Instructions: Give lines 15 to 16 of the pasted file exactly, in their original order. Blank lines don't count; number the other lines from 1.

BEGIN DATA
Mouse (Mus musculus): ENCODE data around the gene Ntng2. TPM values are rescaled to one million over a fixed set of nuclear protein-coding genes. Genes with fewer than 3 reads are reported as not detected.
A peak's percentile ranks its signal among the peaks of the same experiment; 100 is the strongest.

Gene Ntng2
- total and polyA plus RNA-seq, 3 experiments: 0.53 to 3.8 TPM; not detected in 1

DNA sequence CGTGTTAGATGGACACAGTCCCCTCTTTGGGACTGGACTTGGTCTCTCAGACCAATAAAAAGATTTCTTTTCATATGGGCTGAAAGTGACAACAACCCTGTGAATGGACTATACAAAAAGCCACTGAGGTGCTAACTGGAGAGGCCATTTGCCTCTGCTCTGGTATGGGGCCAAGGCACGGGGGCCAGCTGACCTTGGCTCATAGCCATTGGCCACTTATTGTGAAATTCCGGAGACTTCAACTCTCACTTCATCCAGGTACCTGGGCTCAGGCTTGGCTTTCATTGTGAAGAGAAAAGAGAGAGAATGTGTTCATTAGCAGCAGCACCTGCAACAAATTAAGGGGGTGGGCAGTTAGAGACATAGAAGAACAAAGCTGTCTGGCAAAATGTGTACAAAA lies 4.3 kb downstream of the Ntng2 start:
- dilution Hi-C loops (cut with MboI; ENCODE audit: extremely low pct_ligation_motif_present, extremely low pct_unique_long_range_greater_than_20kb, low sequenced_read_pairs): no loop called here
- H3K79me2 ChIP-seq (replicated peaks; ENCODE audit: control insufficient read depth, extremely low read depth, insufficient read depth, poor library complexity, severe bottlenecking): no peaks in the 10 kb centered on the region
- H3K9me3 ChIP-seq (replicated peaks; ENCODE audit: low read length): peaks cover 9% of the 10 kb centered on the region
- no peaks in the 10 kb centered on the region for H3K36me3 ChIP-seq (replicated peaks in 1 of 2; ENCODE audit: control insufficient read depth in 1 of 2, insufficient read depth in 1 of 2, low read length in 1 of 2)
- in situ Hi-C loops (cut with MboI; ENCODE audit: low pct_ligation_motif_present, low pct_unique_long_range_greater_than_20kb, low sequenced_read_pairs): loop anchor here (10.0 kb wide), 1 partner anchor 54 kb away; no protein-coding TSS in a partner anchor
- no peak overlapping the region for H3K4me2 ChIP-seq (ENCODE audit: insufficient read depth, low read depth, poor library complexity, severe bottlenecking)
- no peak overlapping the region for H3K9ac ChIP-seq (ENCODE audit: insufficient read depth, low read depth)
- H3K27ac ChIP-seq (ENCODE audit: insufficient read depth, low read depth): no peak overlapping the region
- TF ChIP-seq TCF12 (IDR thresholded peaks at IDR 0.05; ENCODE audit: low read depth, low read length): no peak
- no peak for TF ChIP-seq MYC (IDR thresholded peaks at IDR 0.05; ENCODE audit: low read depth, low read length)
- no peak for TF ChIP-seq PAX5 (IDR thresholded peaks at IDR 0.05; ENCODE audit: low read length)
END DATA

- no peak for TF ChIP-seq MYC (IDR thresholded peaks at IDR 0.05; ENCODE audit: low read depth, low read length)
- no peak for TF ChIP-seq PAX5 (IDR thresholded peaks at IDR 0.05; ENCODE audit: low read length)